Ulcerative Colitis

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About Ulcerative Colitis

Ulcerative colitis is a chronic inflammation of the large intestines. Symptoms of ulcerative colitis are repeated attacks of pain, diarrhea and bleeding from the rectum. The disease also has long periods of remission when a patient is free of attacks followed by relapse or recurrence. Though the disease does not have any age or sex predilection, it often tends to affect younger individuals.

This inflammatory bowel disease closely mimics another disease called Crohn's disease that also falls under the same category and presents a similar picture of pain, bleeding from the rectum and loose stools.

Crohn’s disease and ulcerative colitis differ in that ulcerative colitis almost always involves only the large bowel whereas Crohn's can occur in any part of the digestive tract.

Ulcerative colitis tends to run in families and was for some reason is not seen in Asians, Africans, South Americans and people from Eastern Europe. The incidence is higher in Whites and people of Jewish descent however increasing globalization is reducing this trend.

Ulcerative Colitis

Ulcerative colitis affects less than 0.1% of the population and has an incidence of 35 to 1100 per 100,000 in the United States.

Though the cause is unknown, it is touted to be an immune-linked disorder; an attack, responds to steroids and immunosuppressant drugs. Like other diseases of immune origin, there is no cure for ulcerative colitis.

The severity of ulcerative colitis symptoms depends on the extent of involvement of the intestines, with limited involvement causing milder symptoms. Extensive involvement or pan colitis can give rise to repeated diarrhea, bleeding, and severe crampy pain, necessitating intense medical treatment. The chronic form of the disease gives the patient a wasted look. Malcolm B. Docherty, M.D, wrote about the chronic disease as follows -

"Oh give me carcinoma of the spine.
Or crazed from lues let my spirit fly;
But suffer not misfortune to be mine
From Chronic Ulcerative colitis to waste away and die."

A fulminant colitis with fever or perforation may require surgery.

Barium enemas were used in the past to diagnose the condition, nowadays; actual visualization of the ulcers with biopsy is possible with the help of a colonoscopy.

Regular follow up is mandatory in those with early onset and long duration of illness as this condition can often lead to colonic cancer in the long run.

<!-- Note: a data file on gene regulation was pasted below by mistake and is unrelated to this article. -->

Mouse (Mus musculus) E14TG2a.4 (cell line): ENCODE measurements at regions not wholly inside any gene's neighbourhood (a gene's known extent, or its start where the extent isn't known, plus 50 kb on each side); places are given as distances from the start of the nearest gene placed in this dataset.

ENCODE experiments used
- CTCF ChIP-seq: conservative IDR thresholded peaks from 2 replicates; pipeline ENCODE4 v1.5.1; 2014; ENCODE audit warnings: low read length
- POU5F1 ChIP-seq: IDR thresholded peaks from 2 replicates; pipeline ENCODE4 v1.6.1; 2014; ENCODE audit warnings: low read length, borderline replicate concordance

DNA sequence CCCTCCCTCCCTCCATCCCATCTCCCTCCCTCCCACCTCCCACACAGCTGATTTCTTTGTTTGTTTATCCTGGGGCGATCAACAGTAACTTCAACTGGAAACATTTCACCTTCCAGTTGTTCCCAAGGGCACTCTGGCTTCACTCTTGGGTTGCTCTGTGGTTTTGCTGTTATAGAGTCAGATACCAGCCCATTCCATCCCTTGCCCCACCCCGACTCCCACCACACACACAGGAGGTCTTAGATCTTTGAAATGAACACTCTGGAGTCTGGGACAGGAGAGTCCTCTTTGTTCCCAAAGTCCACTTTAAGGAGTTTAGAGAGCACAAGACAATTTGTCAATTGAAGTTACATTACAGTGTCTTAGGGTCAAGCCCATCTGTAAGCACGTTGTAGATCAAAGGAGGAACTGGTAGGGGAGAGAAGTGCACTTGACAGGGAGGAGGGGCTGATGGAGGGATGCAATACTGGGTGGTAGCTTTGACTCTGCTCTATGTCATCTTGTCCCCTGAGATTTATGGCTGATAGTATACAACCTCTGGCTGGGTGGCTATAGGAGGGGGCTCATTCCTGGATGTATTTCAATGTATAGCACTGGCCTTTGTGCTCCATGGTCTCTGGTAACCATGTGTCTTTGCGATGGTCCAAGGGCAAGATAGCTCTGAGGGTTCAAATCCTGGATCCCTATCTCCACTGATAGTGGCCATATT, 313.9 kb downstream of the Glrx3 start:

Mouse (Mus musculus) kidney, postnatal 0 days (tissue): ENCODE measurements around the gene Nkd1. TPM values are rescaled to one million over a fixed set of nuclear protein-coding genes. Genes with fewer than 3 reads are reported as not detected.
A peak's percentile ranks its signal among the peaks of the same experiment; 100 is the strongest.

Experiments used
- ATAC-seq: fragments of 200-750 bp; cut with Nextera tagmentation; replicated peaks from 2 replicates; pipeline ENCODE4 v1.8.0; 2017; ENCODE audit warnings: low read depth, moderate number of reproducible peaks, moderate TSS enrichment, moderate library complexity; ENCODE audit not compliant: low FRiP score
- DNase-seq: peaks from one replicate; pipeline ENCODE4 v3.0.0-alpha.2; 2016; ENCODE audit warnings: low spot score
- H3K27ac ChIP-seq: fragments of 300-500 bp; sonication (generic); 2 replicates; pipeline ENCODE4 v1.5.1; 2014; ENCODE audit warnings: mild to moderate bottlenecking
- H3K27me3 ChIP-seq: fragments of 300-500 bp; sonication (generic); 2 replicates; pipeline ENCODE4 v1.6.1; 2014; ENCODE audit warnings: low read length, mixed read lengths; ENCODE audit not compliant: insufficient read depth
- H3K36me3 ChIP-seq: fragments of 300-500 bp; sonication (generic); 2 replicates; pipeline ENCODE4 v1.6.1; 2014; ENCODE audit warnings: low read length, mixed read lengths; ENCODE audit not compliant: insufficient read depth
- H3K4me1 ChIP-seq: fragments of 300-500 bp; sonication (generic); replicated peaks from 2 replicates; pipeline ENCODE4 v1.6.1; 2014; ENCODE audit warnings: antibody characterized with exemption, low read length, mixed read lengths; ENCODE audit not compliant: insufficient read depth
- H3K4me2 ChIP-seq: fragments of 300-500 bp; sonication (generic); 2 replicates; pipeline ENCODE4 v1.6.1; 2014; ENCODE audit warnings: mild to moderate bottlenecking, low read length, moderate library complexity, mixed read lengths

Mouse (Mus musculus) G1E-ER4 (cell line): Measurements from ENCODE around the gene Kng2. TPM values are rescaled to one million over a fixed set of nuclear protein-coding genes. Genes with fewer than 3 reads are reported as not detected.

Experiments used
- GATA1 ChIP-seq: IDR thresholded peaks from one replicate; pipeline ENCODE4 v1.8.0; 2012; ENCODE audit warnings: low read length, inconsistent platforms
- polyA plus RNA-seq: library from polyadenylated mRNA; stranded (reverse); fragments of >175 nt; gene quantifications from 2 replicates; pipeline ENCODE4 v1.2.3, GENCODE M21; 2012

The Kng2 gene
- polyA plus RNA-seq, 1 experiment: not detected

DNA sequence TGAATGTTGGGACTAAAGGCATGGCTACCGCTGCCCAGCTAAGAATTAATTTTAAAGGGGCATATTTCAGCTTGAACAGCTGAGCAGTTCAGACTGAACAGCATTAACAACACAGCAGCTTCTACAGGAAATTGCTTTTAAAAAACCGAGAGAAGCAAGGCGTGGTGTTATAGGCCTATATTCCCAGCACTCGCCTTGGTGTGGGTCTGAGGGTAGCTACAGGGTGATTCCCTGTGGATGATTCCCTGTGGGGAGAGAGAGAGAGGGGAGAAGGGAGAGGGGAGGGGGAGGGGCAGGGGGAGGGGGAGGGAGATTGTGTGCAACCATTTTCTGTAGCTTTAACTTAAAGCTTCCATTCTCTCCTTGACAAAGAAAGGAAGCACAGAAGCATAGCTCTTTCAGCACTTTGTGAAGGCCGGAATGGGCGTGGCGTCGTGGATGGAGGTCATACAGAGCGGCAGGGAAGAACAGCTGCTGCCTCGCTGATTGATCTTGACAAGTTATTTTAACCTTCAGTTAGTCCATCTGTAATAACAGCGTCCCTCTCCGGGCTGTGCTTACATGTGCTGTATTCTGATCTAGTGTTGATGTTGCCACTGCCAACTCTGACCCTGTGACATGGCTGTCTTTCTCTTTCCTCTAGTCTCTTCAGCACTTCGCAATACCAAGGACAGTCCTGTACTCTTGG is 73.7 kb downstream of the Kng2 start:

Interesting To Know

The first description of Ulcerative Colitis dates back to 640 BC and many physicians upto 170 AD including Hippocrates described a condition with a type of chronic diarrhea associated with blood and ulcerations of the bowel. Ulcerative Colitis as a specific pathology was described by Wilks and Moxon in 1875 and they called it "Inflammation of the large intestine or idiopathic colitis". Crohn's disease of the colon was not recognized as a separate entity until May 13, 1932 when Dr. Crohn presented a paper on "Terminal Ileitis" to the American Medical Association; this was published later that year with the title "Regional Ileitis: A Pathologic and Chronic Entity," under the authorship of Crohn, Ginzburg and Oppenheimer.

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Sure thing, he has a difficulty digesting foods. Has anyone ever heard of Habba Syndrome? (We all Habba syndrome at one time or another – Ha! Forgive the cheap pun.) Habba Syndrome was first described by Dr. Saad F. Habba, as a condition in which chronic diarrhea is associated with abnormal activity and excess bile being released by the gall bladder. Dr. Habba (who checks out – he's got his bona fides in order) first described and attached his name to the syndrome (which was published) in the early 2000s. It is different from Irritable Bowel Syndrome, as it doesn't present with abdominal pain and generally improves with fasting. Treatment is usually a course of bile acid binding agent therapy, and some of them are generic – so it might not run you payday loans to treat it, if you get diagnosed.

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